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Internal Audit Reveals Chicago Police Continue to Spy on Activist Groups

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Chicago undercover police infiltrated five local social justice groups in 2002 and launched at least four other spying operations in 2003, according to a CPD internal audit obtained by the Chicago Sun-Times. [article] The 5 groups - The Autonomous Zone, The American Friends Service Committee, Chicago Anarchist Black Cross, Not in Our Name, and the Chicago Direct Action Network - were targeted in advance of anti-corporate and pro-labor protests [see CIMC protest coverage] organized against the Trans Atlantic Business Dialogue (TABD) summit held in Chicago in November of 2002.

The police spying came in the wake of a January, 2001 federal appeals court ruling that gutted restrictions intended to prevent police and FBI spying on political dissidents. The restrictions were included in a 1981 consent decree stemming from a 1974 lawsuit by the Alliance to End Repression. The suit charged that the FBI's Chicago office and the Chicago police routinely violated First Amendment rights when investigating dissidents. The suit particularly targeted the CPD Intelligence Division, dubbed the "Red Squad" because of its infiltration and disruption of progressive political and community organizations during the 1960-70's.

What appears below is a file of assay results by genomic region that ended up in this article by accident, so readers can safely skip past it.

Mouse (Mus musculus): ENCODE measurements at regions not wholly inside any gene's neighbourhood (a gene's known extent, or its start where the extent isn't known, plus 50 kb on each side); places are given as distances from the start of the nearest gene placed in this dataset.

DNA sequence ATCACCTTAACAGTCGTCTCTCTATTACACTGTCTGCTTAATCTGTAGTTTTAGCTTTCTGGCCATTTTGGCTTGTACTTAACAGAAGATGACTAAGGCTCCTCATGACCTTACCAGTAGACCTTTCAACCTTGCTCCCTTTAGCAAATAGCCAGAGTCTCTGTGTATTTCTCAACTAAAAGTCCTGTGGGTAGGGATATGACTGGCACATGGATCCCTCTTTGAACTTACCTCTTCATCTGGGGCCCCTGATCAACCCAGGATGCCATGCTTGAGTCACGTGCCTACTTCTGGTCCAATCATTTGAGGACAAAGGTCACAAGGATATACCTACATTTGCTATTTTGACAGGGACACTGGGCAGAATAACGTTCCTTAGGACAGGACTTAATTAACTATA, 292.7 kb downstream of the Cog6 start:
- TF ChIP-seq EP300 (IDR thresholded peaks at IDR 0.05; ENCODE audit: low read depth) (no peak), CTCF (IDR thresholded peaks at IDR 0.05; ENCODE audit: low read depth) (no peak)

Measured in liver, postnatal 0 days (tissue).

Chicago police refuse to disclose additional information about the 2003 spying operations, or about latest efforts to collect information on local peace and social justice groups. However, a confidential FBI memo (PDF) leaked to the New York Times last October urged local law enforcement agencies to step up intellegence gathering against anti-war organizations.

Related Local Links: National Lawyer's Guild - Chicago | ACLU-Illinois | Chicagoland Committee for Civil Liberties and Rights

National Lawyer's Guild Info Sheets:

  • What You Can do to Prevent Further Harassment of Free Speech Activity (PDF)
  • Dealing With the Police: General Guidelines for Activists (PDF).
  • Know Your Rights: Link to the NLG webpage for this important publication in English, Spanish, Arabic, Farsi, Punjabi, and Portuguese.

    Additional Web Resources:
    Acivist Security and Security Culture: From the Partnership for Civil Justice. | Safety and Security for Activists - Public Eye | Security Culture: A Handbook (PDF): From | How to Handle the Heat: A guide from the People's Law Collective, NYC. | Interactivist Network: A secure activist communications network. | Center for Constitutional Rights | Bill of Rights Defense Committee | Electronic Privacy Information Center | Electronic Frontier Foundation





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